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Worth a Thousand Words-The Photography Essay

Kathleen H. Hartwig
Ladue Junior High School, St. Louis, Missouri

Subject: Social Studies/Photography
Grade: 7-8 (Gifted Education)

"A camera brings out the hidden personality behind people, places, projects, and events."

Purpose and Description of Project

One of the objectives of the school's program for the intellectually gifted was to teach creative problem-solving methods and to have students apply these skills in solving a "real life" problem. One such problem at this school was a lack of understanding of giftedness among the other students and staff, and a lack of knowledge of the value and interrelationships of existing programs on the part of the gifted. To facilitate mutual understanding and knowledge, the 10 gifted students who participated in the project decided to create photographic essays on different facets of the total school program.

Activities

After students were introduced to the problem, they were told to act as a public relations firm representing the school district and to use photography to develop positive attitudes toward all programs. Students brainstormed alternative methods to use photography and selected the photographic essay. Each student worked on one particular program -- math, language arts, science, social studies, physical education, or one of three other categories -- and for the spring open house, the essays were combined into a display.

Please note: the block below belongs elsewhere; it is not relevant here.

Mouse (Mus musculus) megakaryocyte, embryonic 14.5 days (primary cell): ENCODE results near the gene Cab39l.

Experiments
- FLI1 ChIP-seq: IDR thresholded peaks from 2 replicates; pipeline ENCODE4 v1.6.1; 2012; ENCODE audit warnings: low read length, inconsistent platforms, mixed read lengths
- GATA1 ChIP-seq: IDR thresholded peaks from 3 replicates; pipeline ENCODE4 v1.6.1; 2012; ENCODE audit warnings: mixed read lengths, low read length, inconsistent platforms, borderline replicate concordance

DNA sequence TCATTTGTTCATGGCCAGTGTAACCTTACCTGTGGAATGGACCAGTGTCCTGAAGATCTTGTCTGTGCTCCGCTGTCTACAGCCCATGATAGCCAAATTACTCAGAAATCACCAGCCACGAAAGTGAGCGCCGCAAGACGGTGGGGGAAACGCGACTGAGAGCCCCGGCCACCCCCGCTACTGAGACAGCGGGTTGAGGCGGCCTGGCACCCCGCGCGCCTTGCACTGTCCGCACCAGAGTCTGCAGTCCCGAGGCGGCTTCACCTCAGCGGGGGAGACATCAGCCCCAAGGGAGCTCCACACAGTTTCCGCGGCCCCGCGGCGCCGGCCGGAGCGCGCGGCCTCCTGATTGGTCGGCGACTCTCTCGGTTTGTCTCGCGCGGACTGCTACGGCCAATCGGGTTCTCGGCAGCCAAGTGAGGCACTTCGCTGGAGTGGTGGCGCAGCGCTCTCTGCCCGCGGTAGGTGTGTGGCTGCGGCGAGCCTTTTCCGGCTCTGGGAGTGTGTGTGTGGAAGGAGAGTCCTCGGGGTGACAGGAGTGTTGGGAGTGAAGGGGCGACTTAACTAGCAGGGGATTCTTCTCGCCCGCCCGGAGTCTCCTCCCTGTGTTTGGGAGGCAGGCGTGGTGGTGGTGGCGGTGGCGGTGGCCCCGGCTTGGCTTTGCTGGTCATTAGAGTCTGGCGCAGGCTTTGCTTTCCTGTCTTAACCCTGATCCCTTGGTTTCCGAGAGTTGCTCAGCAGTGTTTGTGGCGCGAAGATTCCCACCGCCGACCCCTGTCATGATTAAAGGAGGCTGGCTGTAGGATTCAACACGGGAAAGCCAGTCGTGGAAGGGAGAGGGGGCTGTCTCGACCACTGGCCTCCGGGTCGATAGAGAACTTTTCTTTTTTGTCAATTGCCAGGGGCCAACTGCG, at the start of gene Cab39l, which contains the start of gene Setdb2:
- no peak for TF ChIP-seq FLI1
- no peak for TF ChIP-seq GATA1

Students prepared questions and conducted interviews with the principal, 10 teachers, and a high school photography teacher and one of his students. The teachers were interviewed for about half an hour each on their curriculum, feelings, and possible topics for the essays.

The students watched four filmstrips on taking pictures and were given a demonstration on the 35 mm camera and how to use it before they actually photographed the topics of the essays. Each student took 10 to 20 photos that highlighted happenings within each program. Only one student experimented with developing his own photos and reported his experiences to the group. Students then captioned their photos and assembled the display. The essays were evaluated by Hartwig, the resource persons, and the students themselves.

Materials, Resources, and Expenses

Four 35 mm cameras (two of which were loaned) and a variety of lenses were used.

Outcomes and Adaptability

Students strengthened their problem-solving skills as they defined the problem, selected the best solution, organized information, and implemented the project. As they worked together in units, the cooperation and communication that took place stimulated creative ideas, and the quality of their work was raised by the constant peer evaluation. "Most important," says Hartwig, "students learned to direct their own learning and think for themselves." In comparing the results with the original goal, Hartwig found "newly developed attitudes about the gifted, and... newly understood concepts by the gifted about 'everything else.'"

Hartwig sees any number of variations for the project, from describing special programs (art, music) to highlighting special happenings in any curriculum. In a school situation, sufficient resource persons who could contribute an hour or two of their time for interviews and evaluations would almost always be available. She suggested that her project is even feasible with elementary students if simple-to-operate cameras are available.

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